Holdings may change daily. Holdings are reported as of the most recent quarter-end. The following securities mentioned in the article were held by one or more accounts managed by U.S. Global Investors as of (03/31/2018): Franco-Nevada Corp., Royal Gold Inc., Wheaton Precious Metals Corp.

Free cash flow is the cash a company produces through its operations, less the cost of expenditures on assets. In other words, free cash flow or FCF is the cash left over after a company pays for its operating expenses and capital expenditures or CAPEX.

Return on invested capital (ROIC) is a profitability ratio. It measures the return that an investment generates for those who have provided capital, i.e. bondholders and stockholders. ROIC tells us how good a company is at turning capital into profits.

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This Oil Rally Could Have Much Further to Go
May 16, 2018

a picture inside hive blockchain technologies cryptocurrency mining facility in inceland

For more than a week now, West Texas Intermediate (WTI) crude oil has been trading north of $70 per barrel, a level we haven’t seen since November 2014. Gas prices are likewise trending up, as I’m sure you’ve noticed. According to the American Automobile Association (AAA), the average cost for a gallon of regular gas was $2.88 on May 15, up nearly 25 percent from a year ago.

This will inevitably push inflation up even higher. In April, consumer prices advanced 2.4 percent year-over-year, their fastest pace since February 2017.

Energy the Best Performing Sector for the Three-Month Period

The good news is that energy stocks are also recovering. The S&P 500 Energy Index, which tracks heavy hitters such as Chevron, Exxon Mobil, Marathon Petroleum and more, is up almost 7 percent year-to-date, and 46 percent since its low in January 2016. As of May 15, energy was the top-performing sector for the three-month period, returning 14.5 percent.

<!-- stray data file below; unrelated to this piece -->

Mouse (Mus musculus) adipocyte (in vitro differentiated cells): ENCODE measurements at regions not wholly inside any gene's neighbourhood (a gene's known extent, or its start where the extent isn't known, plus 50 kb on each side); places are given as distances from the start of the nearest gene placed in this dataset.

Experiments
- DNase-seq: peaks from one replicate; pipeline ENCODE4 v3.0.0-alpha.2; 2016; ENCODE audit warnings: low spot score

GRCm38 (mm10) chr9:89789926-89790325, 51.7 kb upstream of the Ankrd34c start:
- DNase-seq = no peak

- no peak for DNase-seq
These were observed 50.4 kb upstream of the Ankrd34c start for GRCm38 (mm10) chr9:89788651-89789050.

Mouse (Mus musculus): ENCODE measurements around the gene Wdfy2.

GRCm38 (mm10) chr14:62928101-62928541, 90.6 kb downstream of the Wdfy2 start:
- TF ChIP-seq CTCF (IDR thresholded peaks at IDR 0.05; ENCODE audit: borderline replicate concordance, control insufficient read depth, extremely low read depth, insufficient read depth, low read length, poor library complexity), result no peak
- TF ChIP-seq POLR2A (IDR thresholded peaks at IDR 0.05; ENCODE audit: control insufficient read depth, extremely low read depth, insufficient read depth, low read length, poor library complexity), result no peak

energy stocks are recovering alongside oil prices
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Those returns could grow even more, if Bank of America Merrill Lynch’s latest forecast proves accurate. Analysts there believe the price of oil could climb back up to the $100 range as early as next year, which would add another $1 to the cost of a gallon of gas.

Speaking to CNBC this week, famed energy analyst Dan Yergin, winner of the Pulitzer Prize, said that Brent crude, the international oil benchmark, could reach $85 a barrel by July. This would serve as a “big stimulus” for U.S. drilling activity, he noted. I would add energy share prices to that assessment.

2018 gas prices higher than previous three years
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U.S. gas prices peaked at $4.11 a gallon in July 2008, according to AAA, and if you’re like me, you’re probably in denial that we might have to start paying that again at the pump. We’re not quite there yet, but it might be time to get your portfolio ready by adding to your energy exposure.

Venezuela Oil Output Deteriorates Further Ahead of Sunday’s Presidential Election

So what’s driving the current rally?

Besides greater global demand—supported by a healthy, expanding economy—two things in particular are keeping prices buoyant right now. Number one, President Donald Trump’s decision to pull the U.S. out of the Iran nuclear deal has the potential to curb exports out of the Middle Eastern country, by as little as 200,000 barrels per day (bpd) or as much as 1 million bpd, depending on your source. Iran is responsible for about 4 percent of the world’s supply, so the impact is not insignificant.

Global oil supply is also being squeezed right now by worsening economic conditions in Venezuela. A member of the Organization of the Petroleum Exporting Countries (OPEC), Venezuela sits atop the world’s largest proven oil reserves—and yet its monthly output has been declining rapidly for more than two years. In January, the most recent month of data available, the South American country pumped only 1.67 million bpd. The International Energy Agency (IEA) estimates output fell an additional 60,000 bpd in February. That’s a 31-year low with the exception of a brief period between December 2002 and February 2003 when oil workers went on strike, sending global prices soaring.